we’ll always have isla nublar, or saying good bye to jurassic park: the ride

    Universal Studios Hollywood just announced that September 3, 2018 will be guests’ last opportunity to ride Jurassic Park: The Ride, and I feel a lot of ways about it.

    To be fair, I’ve never ridden Jurassic Park: The Ride at Universal Studios Hollywood. However, I am a devotee of Universal Islands of Adventure’s Jurassic Park River Adventure in Orlando. With all due respect to Harry Potter, the JP River Adventure is up there with the Hulk coaster and the E.T. Adventure among my favorite theme park rides of all time. I mean, how do you beat a JURASSIC PARK-THEMED LOG FLUME? According to Theme Park Insider, there’s not much of a difference between the Hollywood attraction and the Orlando one, so I can only assume that my heart would be currently broken if I lived in the SoCal area.

    So, here’s what’s going down. According to a trailer that I saw on the Jurassic World FB page– which, yes, I follow– JP:The Ride is going extinct to make way for a Jurassic World attraction, and I think we might be looking down the dino-tranquilizer-gun barrel of one crazily meta experience. Theme park rides about theme parks! Excuse me, I need to go lie down.

    Jurassic World is a hot mess, and I love it unabashedly. I have Jurassic World: Fallen Kingdom’s release date penciled into my calendar. I saw a bag of Cool Ranch Dorito’s with Blue on the bag the other day, and I’m waiting to be at a Target by myself so that I can buy them without fear of shame. I don’t think I really like Jurassic World because I like Jurassic World, but because I like to be reminded of Jurassic Park. The beats of Jurassic Park are beats that I like, and Jurassic World doesn’t re-invent the wheel too hard. And, to JW’s credit, I think the story between Owen and Blue is really interesting, and it’s what most excites me about JW: Fallen Kingdom.

    I prefer JP River Adventure as a form of entertainment to the film Jurassic World, but I realize that ultimately they fulfill similar needs in my heart. Visiting the Jurassic Park section of Islands of Adventure is having the promise of Jurassic Park fully realized albeit on a small level. I get to actually live out seeing a T-Rex after having just eaten an overpriced soft pretzel. It’s my heaven. Watching Jurassic World also allows me to see (okay, kind of) the potential of Jurassic Park in action.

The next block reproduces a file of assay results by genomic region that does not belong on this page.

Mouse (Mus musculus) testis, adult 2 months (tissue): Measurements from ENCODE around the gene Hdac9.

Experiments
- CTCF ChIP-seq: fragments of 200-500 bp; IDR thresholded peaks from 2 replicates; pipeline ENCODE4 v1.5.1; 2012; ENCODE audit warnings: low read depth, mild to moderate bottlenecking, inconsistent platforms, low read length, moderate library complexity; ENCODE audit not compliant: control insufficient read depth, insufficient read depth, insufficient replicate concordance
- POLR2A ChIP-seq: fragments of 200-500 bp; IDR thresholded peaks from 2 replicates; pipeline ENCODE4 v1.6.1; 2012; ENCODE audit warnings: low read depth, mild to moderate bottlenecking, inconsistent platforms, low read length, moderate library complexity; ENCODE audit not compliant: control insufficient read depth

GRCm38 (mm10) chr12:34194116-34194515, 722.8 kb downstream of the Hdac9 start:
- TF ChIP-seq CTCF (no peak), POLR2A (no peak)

So, I like JW, but I’m just not sure about this theme park update. Theme parks are such a tricky source of nostalgia. For example, my most beloved Disney movies aren’t the same beloved Disney movies of this generation’s. But while Frozen continues to enjoy it’s never ending time in the sun, I can still watch The Hunchback of Notre Dame. That experience doesn’t get taken away from me just because it’s not the hottest, biggest thing anymore.

    When I was growing up, my dad worked in the amusement park industry, so we spent a lot of summers in Orlando. And don’t misunderstand me. I love Disney, but Universal is my park. I can still remember the excitement of going for the first time as a kid. I remember being so terrified of the Jaws ride that I couldn’t bring myself to do it the first time we went as a family. My dad was so peeved about it that it was the very first thing we did on our next vacation. And, guys, that ride was so great! It was goofy and cheesy and a living-breathing-animatronic shark-ing celebration of a classic film that still holds up. “Ride the movies,” as the park’s tagline promised.

    Of course, Jaws is gone now. It was replaced by Diagon Alley in 2012. And I love me some Diagon Alley*, but I can’t help but miss Jaws a little bit. There’s something really earnest to me about the older Universal rides. Sure, Jaws was a huge blockbuster in its time, but it feels like its original inclusion in the park was earned because of its non-financial impacts on movie making and our cultural consciousness. Same for Kongfrontation and even the Monster Make-Up Show. Universal Studios Florida opened in 1990, but it wasn’t afraid to count on the “classics.”

    At the risk of being a little “get off my nerd lawn,” I don’t see that when I see new and upcoming attractions based on the Transformers and Fast & Furious franchises. To me, it seems like those are just the hot, flash-in-the-pan things that the kids want. But that’s just because those properties don’t appeal to me. “Maybe Transformers will be considered a classic for some future generation,” she wondered with an overwhelming feeling of generosity in her soul. I’m sure there were plenty of folks in 1996 who didn’t get the appeal of a Jurassic Park ride.

    Getting older is weird. Our resources are finite, and I want to share with all the generations, I promise. But I’m also selfish, and I want to ride my movies. I don’t care at all about Despicable Me: Minion Mayhem, but I know that I’m going to cry if Universal closes down The E.T. Adventure. Theme park rides satisfy an itch that just watching a movie can’t scratch for me, so I’m feeling gooey and cranky at the prospect of saying “so long” to my favorites.

    I can always watch Jurassic Park, but I can’t always be inside of it. I get to do that a little bit on JP: River Adventure. Jurassic World is fun, but, for me, it doesn’t improve upon Jurassic Park enough to merit a re-skinning of the attraction. For the kids who saw JW first, though, I hope they get a ride worthy of their fandom. For the rest of us, let’s get back in line for River Adventure for as long as we can.

    Sigh.  

 

* Just your daily reminder that Pumpkin Juice is better than Butterbeer. Godspeed.

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